Arriving recently in North Yorkshire to stay with a friend, I found myself, in her sitting room, chatting to another woman who told me that the Arts Society which she helps to run locally had enjoyed a very informed talk by Tony Faber. Topic: violins. When my ears pricked up she said he has also written a book. So sitting there, chatting over the teacups, I reached for my phone and bought Stradivarius: five violins, one cello and a genius as a digital download and I’m really glad I did.
I have played the violin on and off since I was seven and knew, almost from the beginning, that Antonio Stradivari was a famous Italian violin maker. As I grew up I learned that there were other esteemed makers in Cremona and that many of the surviving instruments are worth a lot of money. But that was about the extent of my knowledge until I immersed myself in Tony Faber’s fascinating, very readable book which was published in 2005.
Stradivari (c.1644-1737) lived a long and fruitful life – two wives and two sets of children some of whom followed their father into the trade – which he had, of course, learned from earlier makers such as Nicola Amati. He never stopped experimenting and trying to improve the design, shape and construction of his instruments. The experts reckon he made around 1,116 stringed instruments. Of these about 960 were violins. 650 or so instruments survive today of which 450-500 are violins. The reason that the figures are approximate, as Faber’s detailed account makes clear, are because of arguments about authenticity. The waters have been much muddied in the last three centuries because of alterations and updating made by people like Jean-Baptiste Vuillaume, a nineteenth century luthier and shrewd businessman. Moreover, Stradivari was making violins and occasionally violas and cellos for Baroque use. As the music became more classical and then more romantic, needs changed and many older instruments were given, for example, longer necks and unfretted finger boards.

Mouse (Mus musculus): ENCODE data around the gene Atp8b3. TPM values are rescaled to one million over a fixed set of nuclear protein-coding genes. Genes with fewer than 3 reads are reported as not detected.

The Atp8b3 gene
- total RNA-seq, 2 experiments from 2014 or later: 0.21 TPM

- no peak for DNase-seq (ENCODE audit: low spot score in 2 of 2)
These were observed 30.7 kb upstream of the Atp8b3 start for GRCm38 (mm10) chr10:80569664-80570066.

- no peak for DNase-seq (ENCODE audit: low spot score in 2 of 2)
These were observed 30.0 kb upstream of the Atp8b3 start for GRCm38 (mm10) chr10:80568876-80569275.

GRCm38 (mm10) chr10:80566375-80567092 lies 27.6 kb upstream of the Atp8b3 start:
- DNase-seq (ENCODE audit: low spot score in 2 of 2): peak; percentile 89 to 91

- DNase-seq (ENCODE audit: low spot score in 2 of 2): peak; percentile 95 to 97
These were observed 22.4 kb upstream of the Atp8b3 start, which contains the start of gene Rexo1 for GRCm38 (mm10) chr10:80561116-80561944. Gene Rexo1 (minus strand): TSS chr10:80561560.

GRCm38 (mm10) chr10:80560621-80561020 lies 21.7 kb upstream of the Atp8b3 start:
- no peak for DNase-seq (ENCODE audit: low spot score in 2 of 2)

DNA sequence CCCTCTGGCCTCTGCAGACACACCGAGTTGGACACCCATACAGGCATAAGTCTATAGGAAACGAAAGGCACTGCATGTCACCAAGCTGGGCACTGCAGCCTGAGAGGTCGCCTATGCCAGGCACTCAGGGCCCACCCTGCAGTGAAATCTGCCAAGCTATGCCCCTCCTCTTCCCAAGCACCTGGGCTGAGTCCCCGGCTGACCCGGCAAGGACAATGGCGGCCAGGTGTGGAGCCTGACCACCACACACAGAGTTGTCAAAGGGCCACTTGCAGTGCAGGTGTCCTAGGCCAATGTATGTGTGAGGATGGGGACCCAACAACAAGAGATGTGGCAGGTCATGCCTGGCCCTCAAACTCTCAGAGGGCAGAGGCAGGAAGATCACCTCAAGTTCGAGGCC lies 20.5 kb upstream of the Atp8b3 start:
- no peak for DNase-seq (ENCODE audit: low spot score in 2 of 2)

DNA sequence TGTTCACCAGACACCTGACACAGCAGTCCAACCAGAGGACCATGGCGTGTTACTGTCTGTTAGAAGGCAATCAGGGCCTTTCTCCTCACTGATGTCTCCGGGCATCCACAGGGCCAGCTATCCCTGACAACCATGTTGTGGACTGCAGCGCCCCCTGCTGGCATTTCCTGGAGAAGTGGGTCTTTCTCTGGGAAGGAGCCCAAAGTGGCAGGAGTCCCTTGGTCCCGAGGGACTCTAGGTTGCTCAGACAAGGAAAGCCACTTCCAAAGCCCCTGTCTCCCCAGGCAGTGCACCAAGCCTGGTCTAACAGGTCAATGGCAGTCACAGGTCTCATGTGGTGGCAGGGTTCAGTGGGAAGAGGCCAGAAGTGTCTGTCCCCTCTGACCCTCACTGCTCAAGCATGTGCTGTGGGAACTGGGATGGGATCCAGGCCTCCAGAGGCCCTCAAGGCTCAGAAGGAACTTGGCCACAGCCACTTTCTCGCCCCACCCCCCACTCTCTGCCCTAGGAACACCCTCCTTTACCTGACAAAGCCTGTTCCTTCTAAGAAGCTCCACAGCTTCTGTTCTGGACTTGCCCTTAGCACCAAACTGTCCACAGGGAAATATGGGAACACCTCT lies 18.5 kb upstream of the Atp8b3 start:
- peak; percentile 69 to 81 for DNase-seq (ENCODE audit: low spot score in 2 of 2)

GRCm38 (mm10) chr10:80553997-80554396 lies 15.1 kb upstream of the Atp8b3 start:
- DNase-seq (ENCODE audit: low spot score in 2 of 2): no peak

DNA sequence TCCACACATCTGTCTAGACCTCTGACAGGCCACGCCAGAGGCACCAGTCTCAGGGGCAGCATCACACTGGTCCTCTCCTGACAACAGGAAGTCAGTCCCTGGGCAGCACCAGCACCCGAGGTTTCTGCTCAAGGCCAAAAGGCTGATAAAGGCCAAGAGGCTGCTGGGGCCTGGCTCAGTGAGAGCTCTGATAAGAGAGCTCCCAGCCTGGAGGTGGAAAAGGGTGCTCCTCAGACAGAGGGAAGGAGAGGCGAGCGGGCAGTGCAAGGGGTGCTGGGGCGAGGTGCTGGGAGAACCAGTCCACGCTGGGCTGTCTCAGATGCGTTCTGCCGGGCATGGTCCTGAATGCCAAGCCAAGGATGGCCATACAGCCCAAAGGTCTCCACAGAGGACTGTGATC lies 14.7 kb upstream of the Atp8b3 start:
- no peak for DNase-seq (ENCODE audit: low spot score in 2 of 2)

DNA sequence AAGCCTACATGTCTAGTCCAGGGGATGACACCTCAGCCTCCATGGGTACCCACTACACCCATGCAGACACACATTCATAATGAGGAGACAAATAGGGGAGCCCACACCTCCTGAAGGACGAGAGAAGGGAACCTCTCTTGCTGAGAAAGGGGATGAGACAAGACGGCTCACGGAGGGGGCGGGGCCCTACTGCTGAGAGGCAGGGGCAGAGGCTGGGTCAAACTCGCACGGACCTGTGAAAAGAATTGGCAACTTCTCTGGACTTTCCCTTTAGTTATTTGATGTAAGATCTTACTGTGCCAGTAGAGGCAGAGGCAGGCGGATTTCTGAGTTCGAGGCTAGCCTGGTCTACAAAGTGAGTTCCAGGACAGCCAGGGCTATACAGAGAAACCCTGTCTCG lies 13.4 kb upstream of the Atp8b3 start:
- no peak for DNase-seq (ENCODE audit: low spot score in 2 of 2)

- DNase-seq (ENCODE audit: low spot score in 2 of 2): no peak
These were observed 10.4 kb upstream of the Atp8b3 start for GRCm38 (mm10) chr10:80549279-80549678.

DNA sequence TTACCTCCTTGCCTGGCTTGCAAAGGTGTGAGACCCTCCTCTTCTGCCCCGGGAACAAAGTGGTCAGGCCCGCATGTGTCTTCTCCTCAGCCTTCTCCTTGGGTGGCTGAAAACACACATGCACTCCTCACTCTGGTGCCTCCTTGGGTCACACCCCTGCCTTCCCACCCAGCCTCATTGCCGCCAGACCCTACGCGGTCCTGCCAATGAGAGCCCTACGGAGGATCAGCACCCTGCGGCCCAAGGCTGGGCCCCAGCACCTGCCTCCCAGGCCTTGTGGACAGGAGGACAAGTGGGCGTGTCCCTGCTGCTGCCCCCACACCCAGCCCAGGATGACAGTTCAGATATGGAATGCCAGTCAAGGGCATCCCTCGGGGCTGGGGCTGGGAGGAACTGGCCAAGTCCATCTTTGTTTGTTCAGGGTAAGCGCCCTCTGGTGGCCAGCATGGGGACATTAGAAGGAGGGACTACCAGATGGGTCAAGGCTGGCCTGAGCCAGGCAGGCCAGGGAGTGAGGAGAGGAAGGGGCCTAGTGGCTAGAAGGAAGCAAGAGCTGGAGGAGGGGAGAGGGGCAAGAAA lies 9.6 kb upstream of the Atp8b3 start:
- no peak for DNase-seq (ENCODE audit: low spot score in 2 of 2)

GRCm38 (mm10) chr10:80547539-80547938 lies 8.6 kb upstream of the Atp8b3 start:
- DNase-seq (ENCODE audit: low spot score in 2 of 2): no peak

The backbone of Faber’s book is his tracing the history and fate of six specific instruments and he’s very good on the habits and business practices of dealers and luthiers. Then of course there are owners and players – often not the same thing. Collectors are not necessarily virtuosi. The Davidov cello, for example, named for Russian cellist Karl Davidov (1838-1889) who played it to great acclaim, later belonged to Jacqueline du Pre whose godmother purchased it and gave it to her. After illness forced du Pre into premature retirement from performance it was made available to Yo-Yo Ma (who couldn’t afford to buy it) for his lifetime by a benefactor. He says that whenever he plays the Elgar concerto he can feel the spirit of du Pre in the instrument.
The whole point about such instruments is that make a very special sound and no one quite understands why. Is it the varnish? Makers have been trying to crack the code for over three hundred years.
However, eventually instruments wear out and no longer sound as good. Many Strads are now in museums and unlikely to be played much, if at all. Faber hopes that one day a new maker of genius will discover and develop special techniques which, maybe, will surpass the Stradivari sound.
Next week on Susan’s Bookshelves: Island by Aldous Huxley